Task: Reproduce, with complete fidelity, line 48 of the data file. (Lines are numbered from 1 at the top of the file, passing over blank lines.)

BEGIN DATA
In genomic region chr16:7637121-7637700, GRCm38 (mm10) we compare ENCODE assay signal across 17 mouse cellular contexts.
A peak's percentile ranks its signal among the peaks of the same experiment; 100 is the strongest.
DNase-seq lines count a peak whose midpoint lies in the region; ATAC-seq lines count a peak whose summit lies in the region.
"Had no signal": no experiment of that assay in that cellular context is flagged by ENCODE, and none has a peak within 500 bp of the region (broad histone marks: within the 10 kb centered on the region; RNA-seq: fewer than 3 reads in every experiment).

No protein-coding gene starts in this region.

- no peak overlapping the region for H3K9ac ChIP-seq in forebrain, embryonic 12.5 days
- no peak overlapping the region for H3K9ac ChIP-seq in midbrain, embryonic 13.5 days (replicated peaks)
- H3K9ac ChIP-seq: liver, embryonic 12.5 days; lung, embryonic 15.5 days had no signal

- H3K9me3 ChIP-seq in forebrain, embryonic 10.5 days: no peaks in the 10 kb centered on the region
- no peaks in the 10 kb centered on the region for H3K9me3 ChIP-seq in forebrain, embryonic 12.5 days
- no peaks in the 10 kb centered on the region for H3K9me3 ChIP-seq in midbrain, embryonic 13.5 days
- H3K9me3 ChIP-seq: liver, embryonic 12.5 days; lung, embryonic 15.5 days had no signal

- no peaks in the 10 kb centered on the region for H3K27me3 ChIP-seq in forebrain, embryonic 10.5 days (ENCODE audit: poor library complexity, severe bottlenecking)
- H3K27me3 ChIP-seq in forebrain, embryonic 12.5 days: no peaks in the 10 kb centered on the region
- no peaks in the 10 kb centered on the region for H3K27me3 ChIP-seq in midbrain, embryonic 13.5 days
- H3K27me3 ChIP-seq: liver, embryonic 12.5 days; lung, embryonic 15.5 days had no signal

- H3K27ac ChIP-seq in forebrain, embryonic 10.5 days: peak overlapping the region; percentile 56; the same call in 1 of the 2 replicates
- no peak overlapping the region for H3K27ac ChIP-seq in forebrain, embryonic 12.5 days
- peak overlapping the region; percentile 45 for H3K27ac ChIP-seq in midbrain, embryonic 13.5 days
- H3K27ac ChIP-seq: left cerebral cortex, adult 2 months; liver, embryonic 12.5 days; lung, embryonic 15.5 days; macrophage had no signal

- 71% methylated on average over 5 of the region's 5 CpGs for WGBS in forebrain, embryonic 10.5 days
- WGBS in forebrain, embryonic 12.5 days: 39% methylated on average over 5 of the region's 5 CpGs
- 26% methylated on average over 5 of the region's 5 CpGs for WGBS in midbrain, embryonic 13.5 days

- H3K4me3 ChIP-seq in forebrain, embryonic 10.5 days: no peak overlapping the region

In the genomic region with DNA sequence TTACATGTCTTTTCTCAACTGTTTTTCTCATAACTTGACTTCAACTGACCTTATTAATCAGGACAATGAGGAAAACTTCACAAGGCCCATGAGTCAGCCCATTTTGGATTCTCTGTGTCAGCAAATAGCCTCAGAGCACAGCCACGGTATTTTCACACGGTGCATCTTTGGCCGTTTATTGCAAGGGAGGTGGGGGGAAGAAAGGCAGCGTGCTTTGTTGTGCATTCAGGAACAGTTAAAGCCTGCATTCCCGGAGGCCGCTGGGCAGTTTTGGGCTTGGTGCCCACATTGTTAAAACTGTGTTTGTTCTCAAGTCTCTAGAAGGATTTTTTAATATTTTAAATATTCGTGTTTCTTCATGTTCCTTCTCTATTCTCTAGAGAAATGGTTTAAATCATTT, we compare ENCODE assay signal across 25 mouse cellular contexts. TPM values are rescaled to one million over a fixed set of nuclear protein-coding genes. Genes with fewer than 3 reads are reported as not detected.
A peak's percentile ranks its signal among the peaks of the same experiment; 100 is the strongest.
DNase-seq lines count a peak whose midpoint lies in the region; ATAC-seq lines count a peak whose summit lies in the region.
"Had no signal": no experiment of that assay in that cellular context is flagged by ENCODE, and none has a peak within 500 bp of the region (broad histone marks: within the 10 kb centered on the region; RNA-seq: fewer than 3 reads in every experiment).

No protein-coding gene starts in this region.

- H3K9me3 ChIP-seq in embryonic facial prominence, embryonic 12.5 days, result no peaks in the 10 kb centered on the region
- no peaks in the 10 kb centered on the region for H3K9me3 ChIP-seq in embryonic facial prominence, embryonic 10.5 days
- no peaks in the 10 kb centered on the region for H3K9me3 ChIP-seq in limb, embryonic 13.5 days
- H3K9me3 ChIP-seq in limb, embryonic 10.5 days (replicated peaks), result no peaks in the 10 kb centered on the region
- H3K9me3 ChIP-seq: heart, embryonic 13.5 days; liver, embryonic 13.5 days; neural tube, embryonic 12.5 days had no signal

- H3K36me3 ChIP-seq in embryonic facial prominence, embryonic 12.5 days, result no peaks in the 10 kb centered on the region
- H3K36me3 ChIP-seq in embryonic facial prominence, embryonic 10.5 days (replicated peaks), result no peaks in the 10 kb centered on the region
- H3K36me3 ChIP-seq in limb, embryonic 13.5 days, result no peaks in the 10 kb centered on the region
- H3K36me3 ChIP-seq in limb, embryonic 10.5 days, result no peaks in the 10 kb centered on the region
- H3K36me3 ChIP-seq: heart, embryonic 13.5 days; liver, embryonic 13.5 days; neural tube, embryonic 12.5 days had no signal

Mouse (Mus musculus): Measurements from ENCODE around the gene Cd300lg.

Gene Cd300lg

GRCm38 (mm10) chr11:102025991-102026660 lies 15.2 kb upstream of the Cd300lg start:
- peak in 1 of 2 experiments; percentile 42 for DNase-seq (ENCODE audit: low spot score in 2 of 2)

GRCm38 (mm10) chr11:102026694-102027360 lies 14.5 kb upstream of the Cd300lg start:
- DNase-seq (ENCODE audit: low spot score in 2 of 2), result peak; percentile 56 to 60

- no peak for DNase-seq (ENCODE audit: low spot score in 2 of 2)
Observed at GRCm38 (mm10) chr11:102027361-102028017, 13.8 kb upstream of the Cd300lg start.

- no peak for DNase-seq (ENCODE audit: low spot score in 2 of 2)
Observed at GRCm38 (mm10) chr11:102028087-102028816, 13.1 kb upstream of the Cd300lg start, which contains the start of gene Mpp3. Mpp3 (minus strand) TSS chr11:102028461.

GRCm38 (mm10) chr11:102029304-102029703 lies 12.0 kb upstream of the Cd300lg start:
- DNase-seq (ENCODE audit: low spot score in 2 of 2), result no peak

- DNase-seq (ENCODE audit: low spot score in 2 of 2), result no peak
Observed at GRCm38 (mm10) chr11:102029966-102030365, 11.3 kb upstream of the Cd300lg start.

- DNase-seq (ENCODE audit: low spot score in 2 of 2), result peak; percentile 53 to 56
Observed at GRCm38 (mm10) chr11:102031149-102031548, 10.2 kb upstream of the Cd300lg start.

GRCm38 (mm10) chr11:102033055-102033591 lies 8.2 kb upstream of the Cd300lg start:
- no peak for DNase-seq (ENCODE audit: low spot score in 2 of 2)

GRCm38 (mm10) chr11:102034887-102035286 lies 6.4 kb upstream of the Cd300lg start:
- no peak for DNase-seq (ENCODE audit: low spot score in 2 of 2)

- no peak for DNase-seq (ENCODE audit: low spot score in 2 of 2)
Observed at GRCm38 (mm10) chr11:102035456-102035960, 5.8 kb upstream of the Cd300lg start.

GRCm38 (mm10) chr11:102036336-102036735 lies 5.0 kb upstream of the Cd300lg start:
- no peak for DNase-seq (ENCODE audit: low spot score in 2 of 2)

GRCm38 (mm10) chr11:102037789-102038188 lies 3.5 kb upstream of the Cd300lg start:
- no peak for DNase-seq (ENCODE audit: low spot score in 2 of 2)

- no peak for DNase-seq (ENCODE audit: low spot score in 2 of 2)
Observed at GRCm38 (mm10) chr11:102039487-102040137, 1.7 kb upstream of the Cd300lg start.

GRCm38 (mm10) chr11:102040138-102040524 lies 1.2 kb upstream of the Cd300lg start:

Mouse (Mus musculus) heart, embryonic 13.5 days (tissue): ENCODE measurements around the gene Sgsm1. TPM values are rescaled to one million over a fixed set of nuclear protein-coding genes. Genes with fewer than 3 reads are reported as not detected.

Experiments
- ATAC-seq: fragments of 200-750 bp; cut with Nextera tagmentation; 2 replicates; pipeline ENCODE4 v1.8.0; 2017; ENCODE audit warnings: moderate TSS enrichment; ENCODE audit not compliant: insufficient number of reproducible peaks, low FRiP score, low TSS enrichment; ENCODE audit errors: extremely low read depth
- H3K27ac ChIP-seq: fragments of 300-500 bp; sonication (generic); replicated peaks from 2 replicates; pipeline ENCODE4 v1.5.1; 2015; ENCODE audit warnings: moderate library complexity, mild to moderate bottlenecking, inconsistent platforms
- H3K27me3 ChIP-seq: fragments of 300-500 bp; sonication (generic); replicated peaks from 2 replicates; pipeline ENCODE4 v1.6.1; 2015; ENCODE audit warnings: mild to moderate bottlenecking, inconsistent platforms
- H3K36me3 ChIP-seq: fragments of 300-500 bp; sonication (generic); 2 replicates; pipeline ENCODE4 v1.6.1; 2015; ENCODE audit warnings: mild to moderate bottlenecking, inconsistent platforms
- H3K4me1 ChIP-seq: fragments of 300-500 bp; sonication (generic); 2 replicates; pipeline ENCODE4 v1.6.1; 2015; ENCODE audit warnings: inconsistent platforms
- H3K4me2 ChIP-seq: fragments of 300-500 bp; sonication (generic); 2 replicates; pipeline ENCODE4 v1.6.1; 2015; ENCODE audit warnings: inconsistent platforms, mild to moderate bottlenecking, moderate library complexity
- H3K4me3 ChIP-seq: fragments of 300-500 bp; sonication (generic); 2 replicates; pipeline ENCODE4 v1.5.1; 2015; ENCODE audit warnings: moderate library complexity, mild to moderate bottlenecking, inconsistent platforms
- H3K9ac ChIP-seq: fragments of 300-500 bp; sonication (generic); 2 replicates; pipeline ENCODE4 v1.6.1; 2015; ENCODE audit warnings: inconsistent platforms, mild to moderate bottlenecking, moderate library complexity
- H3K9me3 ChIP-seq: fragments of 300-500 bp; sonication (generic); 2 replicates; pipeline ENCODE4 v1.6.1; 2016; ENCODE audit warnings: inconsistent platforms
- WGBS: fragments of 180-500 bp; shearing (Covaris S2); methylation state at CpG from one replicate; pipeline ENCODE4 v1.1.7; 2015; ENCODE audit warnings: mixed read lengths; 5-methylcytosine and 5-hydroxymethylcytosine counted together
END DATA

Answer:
- no peak for DNase-seq (ENCODE audit: low spot score in 2 of 2)